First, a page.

In recent days, the commentariat has made much out of the fact that news about Hillary Clinton's use of a private email server has drowned out the policy proposals she has unveiled. These proposals indeed deserve public attention. However, they also reveal one of her campaign's great weaknesses: its tendency to treat the public as if it were a conglomerate of special interest groups. The campaign promises each group something related to its interests--free tuition for college students, immigration reform for Latinos, free childcare for young parents, and so on and on. Other Democrats, at least since Walter Mondale, have tended to follow the same path. As a result, a typical keynote address at the Democratic National Convention sounds like a long shopping list composed of various promises.
To be fair, Americans have interests and tend to favor elected officials who promise to address their particular concerns. However, we do not live by bread alone. We are also citizens of a country that most of us sense is increasingly headed in the wrong direction. We seek a leader who will share with us a vision of an America of which we can be proud, a narrative of what went wrong, and how we can make America whole again. Democrats need their own version of Reagan: someone with simple, straightforward, and compelling vision.
Let's call this vision a fair society, one in which everyone discharges their responsibilities and their rights are well protected. This line captures a great deal. Such a vision encompasses guaranteeing a living-wage job for every American who wants one, which entails publicly funding infrastructure projects and staffing them with Americans who cannot get jobs in the private sector. It also means that no one--not just children--should be left behind; this in turn requires offering English classes to new Americans and tutors for students who fall behind in college. It entails that steps be taken to ensure that those who pay into Social Security be able to collect once they retire, and that affordable healthcare be made available to all Americans (an element that is missing in the current version of Obamacare).
A vision is incomplete without a sister narrative. Americans like to know what pushed the country off the rails, and how we can get it moving forward again. As I see it, our domestic malaise is a reflection of narrowly-based interest groups that eat up the common good. Deregulation allowed Wall Street to run amok, undermining economic growth and breaking the social contract by driving inequality through the roof. Re-regulation would move America toward a fair society.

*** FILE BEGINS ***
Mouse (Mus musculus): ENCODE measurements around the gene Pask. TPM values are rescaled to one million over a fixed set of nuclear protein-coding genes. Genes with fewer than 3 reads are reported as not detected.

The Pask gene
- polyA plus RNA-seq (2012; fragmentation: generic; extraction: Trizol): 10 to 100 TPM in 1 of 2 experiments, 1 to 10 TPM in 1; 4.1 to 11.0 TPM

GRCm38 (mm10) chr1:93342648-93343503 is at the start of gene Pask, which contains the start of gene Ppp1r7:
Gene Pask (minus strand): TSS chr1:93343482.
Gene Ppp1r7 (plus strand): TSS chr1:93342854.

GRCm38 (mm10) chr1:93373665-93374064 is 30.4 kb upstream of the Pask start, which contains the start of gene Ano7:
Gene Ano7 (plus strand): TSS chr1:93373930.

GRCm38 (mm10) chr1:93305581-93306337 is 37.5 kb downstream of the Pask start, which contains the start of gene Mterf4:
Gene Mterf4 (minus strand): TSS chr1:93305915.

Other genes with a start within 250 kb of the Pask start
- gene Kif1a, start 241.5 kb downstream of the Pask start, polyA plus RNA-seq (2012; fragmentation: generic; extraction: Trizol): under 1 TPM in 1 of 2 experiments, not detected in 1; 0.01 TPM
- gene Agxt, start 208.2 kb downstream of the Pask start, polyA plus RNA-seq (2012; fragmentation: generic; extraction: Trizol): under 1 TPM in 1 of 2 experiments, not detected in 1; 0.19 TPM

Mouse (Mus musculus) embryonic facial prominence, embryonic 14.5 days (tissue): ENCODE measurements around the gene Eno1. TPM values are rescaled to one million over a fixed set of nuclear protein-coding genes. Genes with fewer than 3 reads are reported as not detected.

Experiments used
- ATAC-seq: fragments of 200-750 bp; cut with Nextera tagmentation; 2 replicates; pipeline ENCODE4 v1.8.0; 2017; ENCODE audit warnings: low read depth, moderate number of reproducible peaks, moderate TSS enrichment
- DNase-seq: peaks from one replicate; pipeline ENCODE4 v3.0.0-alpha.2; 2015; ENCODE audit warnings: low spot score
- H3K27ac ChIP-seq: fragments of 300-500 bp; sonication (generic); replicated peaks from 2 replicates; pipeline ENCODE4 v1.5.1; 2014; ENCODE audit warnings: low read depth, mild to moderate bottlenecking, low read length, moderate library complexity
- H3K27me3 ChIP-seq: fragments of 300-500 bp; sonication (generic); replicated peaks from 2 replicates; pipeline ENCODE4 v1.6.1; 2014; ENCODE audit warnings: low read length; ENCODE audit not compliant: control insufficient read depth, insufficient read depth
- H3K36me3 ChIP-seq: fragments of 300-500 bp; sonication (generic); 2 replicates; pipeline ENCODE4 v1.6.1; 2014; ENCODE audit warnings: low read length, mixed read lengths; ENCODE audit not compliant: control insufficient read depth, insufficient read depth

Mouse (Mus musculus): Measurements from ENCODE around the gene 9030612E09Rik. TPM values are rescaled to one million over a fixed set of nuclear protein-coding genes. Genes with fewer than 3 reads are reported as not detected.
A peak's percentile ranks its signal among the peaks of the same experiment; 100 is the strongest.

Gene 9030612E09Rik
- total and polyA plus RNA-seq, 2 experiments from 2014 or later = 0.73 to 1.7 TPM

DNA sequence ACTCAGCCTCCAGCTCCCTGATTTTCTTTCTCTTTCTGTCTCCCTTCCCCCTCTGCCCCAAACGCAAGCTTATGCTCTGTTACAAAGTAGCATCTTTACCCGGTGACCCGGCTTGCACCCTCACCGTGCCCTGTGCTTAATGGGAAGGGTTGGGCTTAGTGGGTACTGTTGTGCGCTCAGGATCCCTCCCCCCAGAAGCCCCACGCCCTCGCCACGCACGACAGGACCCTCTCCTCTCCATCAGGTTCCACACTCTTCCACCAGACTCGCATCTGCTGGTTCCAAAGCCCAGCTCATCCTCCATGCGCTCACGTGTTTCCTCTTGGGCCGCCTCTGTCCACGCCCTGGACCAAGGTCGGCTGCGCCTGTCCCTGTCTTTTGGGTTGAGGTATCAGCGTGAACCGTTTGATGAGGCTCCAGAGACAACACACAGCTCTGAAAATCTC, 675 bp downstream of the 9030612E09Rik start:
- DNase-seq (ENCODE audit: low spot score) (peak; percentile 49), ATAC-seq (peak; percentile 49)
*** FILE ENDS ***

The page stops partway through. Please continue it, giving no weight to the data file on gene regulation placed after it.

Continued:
The legalization of virtually unlimited and secret financial contributions from those with deep pockets (including corporations) to elected officials has proved to be the most important instrument of "government by interest groups." Reversing this trend will necessitate regulating what elected officials can give in return for the cash they receive. (This circumvents the difficulty of reversing Citizens United, which holds that contributing money to politicians is a form of speech. Donations will slow to a trickle if elected officials can't legally grant special treatment to donors.) The same special interest groups that promoted deregulation and inequality also push for sizeable defense spending that seeks to prepare the United States for war with China. Foreign policy reforms should take into account that the United States shares many interests with China, including nonproliferation of nuclear arms, curbing international terrorism, climate control and environmental protection.
Hillary Clinton may well embrace a different vision and narrative. However, without an overarching understanding of what ails America and how to cure it, Clinton will fail to mobilize both the "base" and the center, which she needs to stand up, line up, and fight hard for a win in 2016.
Amitai Etzioni is a University Professor and Professor of International Relations at The George Washington University and the author of Security First and most recently Privacy in the Cyber Age. You can follow him on Facebook, Twitter, and YouTube. To subscribe to his monthly newsletter, send an e-mail to firstname.lastname@example.org.